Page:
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Underground Railroad Research Forum

Re: Piatt of Ohio
In Response To: Re: Piatt of Ohio ()

ARt,
Thanks again for your help. I believe that the Elizabeth Piatt story took hold in 1951 after Siebert's final book on Ohio came out. It may have been a story that the Piatt family itself was promoting at that time, but it seems terribly fanciful to me. The Barett's may have been anti-slavery, but it would seem difficult for Mrs. Piatt, with a house full of children, grandchildren perhaps, and a staff, to keep such activities a secret. Two of the Piatt sons fought for the Union, but that doesn't mean they were UGRR sympathizers. Many Maryland slaveholders fought for the Union.

Siebert's original interviews clearly indicate a UGRR route through West Liberty and the region, and clearly those letters and interviews indicate a very significant African American network. Some of that info ends up in his 1898 book, but not all. The next question is, why do all vestiges of that information disappear by 1951. This is suspicious and puzzling. Perhaps Siebert had developed a friendship with the Piatts in the intervening 50+ years from 1898 to 1951. Who knows. All I know is that he got awfully sloppy with his work.

Your contention that no documentation exists for that site (that you know of) fits with all other resources I have checked. I don't think it can even be called a local oral story - it is most likely a family story that ends up surviving and overshadowing the oral stories of the mostly black and a few white participants in that region. As we know, this is often the sad result of the obscuring and obliteration of black history.

Aside from the high improbability of the Piatts or Elizabeth Piatt being an agent, the issue of the statue continues. There is no possible way that a lawn jockey figure sat in front of their house and was used as a signal. Those statues did not exist until after the Civil War.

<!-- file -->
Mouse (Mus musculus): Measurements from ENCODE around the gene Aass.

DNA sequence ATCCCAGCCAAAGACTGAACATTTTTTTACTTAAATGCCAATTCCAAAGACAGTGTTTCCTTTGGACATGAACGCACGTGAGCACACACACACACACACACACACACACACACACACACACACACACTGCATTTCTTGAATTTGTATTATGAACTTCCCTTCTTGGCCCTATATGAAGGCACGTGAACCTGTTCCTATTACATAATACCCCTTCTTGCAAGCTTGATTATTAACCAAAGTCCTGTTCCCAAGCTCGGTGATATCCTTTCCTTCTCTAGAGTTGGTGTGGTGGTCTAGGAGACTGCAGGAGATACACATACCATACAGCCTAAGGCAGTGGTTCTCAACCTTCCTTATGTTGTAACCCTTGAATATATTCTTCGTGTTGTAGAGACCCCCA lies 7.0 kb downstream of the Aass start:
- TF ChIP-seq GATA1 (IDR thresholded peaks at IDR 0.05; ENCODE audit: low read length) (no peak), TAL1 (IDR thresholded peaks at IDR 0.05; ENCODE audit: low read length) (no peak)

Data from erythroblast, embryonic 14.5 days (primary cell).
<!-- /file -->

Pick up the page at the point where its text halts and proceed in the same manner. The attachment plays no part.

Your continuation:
I have contacted the Blockson Collection and asked for the documentation that Mr. Blockson claims he has supporting this story. Two years ago I asked him for copies of the documentation and he never sent anything to me. Several days ago I contacted the curator and librarian of the collection to ask their help in getting copies of this documentation, and have not received a response from them. Mr. Blockson is often quoted in articles about the Lawn Jockey as an UGRR signal, so that documentation should be readily available to anyone asking for it. If it turns out that Siebert is Mr. Blcokson's source, then there is a real concern that the documentation then is faulty and inaccurate.

It is a shame that there is a sign outside of the Piatt residence crediting the family with UGRR activity. Didn't the folks who put the sign up read any of Siebert's original work? This is deeply troubling.

Best regards,
Kate


18 Dec 2002 :: 14 Nov 2008
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